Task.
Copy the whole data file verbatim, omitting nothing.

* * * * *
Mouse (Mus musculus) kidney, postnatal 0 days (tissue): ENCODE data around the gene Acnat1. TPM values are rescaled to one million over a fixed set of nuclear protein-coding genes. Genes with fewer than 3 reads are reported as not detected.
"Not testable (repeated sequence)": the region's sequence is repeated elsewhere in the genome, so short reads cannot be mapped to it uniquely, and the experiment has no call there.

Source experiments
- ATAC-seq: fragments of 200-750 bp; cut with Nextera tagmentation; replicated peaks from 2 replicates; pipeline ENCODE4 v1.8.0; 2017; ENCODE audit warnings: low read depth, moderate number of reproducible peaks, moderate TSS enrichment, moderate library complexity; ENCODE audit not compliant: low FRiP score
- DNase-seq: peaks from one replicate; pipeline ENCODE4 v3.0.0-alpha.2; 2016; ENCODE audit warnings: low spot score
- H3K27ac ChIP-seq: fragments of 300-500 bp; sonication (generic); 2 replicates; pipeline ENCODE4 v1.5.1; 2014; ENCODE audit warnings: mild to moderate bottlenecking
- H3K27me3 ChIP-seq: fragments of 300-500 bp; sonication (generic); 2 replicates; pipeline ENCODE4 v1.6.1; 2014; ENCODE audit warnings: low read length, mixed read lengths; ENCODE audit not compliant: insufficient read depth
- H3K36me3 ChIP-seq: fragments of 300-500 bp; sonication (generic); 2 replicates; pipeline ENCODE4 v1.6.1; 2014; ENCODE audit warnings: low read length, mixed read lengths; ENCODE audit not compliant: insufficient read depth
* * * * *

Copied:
Mouse (Mus musculus) kidney, postnatal 0 days (tissue): ENCODE data around the gene Acnat1. TPM values are rescaled to one million over a fixed set of nuclear protein-coding genes. Genes with fewer than 3 reads are reported as not detected.
"Not testable (repeated sequence)": the region's sequence is repeated elsewhere in the genome, so short reads cannot be mapped to it uniquely, and the experiment has no call there.

Source experiments
- ATAC-seq: fragments of 200-750 bp; cut with Nextera tagmentation; replicated peaks from 2 replicates; pipeline ENCODE4 v1.8.0; 2017; ENCODE audit warnings: low read depth, moderate number of reproducible peaks, moderate TSS enrichment, moderate library complexity; ENCODE audit not compliant: low FRiP score
- DNase-seq: peaks from one replicate; pipeline ENCODE4 v3.0.0-alpha.2; 2016; ENCODE audit warnings: low spot score
- H3K27ac ChIP-seq: fragments of 300-500 bp; sonication (generic); 2 replicates; pipeline ENCODE4 v1.5.1; 2014; ENCODE audit warnings: mild to moderate bottlenecking
- H3K27me3 ChIP-seq: fragments of 300-500 bp; sonication (generic); 2 replicates; pipeline ENCODE4 v1.6.1; 2014; ENCODE audit warnings: low read length, mixed read lengths; ENCODE audit not compliant: insufficient read depth
- H3K36me3 ChIP-seq: fragments of 300-500 bp; sonication (generic); 2 replicates; pipeline ENCODE4 v1.6.1; 2014; ENCODE audit warnings: low read length, mixed read lengths; ENCODE audit not compliant: insufficient read depth